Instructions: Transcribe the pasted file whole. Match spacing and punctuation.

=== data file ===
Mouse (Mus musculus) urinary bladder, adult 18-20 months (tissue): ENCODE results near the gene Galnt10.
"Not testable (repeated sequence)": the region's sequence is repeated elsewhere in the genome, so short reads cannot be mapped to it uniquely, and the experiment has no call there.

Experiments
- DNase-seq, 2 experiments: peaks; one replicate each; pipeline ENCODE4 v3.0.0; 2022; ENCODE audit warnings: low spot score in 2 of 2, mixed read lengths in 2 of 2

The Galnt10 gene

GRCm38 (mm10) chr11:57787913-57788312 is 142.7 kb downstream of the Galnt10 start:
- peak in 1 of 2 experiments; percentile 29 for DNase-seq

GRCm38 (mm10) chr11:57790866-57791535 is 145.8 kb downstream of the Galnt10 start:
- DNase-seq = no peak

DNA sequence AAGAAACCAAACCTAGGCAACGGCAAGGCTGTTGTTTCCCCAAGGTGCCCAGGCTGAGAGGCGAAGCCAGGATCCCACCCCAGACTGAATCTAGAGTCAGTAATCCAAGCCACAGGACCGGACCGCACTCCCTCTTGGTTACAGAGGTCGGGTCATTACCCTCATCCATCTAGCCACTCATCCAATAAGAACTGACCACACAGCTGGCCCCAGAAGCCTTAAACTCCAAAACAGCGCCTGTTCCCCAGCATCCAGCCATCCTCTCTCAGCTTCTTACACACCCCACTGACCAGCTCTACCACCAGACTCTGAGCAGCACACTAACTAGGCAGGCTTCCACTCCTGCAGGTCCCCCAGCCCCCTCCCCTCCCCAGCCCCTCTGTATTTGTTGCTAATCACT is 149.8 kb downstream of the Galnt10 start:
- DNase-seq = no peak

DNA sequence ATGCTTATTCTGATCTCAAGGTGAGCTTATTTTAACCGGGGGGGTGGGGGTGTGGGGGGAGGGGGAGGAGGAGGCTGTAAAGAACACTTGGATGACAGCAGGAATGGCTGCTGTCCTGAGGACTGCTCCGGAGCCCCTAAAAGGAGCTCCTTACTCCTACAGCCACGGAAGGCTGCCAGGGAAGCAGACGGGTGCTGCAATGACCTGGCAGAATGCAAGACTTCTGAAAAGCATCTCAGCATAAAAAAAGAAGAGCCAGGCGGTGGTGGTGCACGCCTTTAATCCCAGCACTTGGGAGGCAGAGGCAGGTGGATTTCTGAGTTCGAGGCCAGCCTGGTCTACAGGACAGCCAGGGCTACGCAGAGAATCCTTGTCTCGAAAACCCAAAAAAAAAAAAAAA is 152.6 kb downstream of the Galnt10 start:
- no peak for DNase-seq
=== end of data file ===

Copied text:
Mouse (Mus musculus) urinary bladder, adult 18-20 months (tissue): ENCODE results near the gene Galnt10.
"Not testable (repeated sequence)": the region's sequence is repeated elsewhere in the genome, so short reads cannot be mapped to it uniquely, and the experiment has no call there.

Experiments
- DNase-seq, 2 experiments: peaks; one replicate each; pipeline ENCODE4 v3.0.0; 2022; ENCODE audit warnings: low spot score in 2 of 2, mixed read lengths in 2 of 2

The Galnt10 gene

GRCm38 (mm10) chr11:57787913-57788312 is 142.7 kb downstream of the Galnt10 start:
- peak in 1 of 2 experiments; percentile 29 for DNase-seq

GRCm38 (mm10) chr11:57790866-57791535 is 145.8 kb downstream of the Galnt10 start:
- DNase-seq = no peak

DNA sequence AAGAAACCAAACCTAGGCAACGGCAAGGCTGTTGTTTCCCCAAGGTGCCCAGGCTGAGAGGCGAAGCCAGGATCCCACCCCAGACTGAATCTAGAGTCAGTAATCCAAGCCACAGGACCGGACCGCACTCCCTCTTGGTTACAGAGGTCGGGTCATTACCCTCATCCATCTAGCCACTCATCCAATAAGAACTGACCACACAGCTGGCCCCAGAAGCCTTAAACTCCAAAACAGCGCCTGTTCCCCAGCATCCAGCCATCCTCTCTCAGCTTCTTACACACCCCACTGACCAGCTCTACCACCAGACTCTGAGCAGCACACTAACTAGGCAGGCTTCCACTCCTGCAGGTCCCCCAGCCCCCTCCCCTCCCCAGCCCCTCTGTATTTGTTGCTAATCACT is 149.8 kb downstream of the Galnt10 start:
- DNase-seq = no peak

DNA sequence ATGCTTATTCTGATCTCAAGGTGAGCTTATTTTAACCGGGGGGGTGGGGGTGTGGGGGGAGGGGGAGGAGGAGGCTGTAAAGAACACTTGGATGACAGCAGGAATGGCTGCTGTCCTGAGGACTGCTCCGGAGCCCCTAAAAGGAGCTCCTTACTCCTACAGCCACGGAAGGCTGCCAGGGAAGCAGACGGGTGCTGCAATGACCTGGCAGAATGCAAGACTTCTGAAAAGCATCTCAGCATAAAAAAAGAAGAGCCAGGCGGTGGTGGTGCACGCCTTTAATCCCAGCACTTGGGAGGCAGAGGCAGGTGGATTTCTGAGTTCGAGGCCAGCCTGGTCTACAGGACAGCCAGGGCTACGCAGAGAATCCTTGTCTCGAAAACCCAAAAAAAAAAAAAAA is 152.6 kb downstream of the Galnt10 start:
- no peak for DNase-seq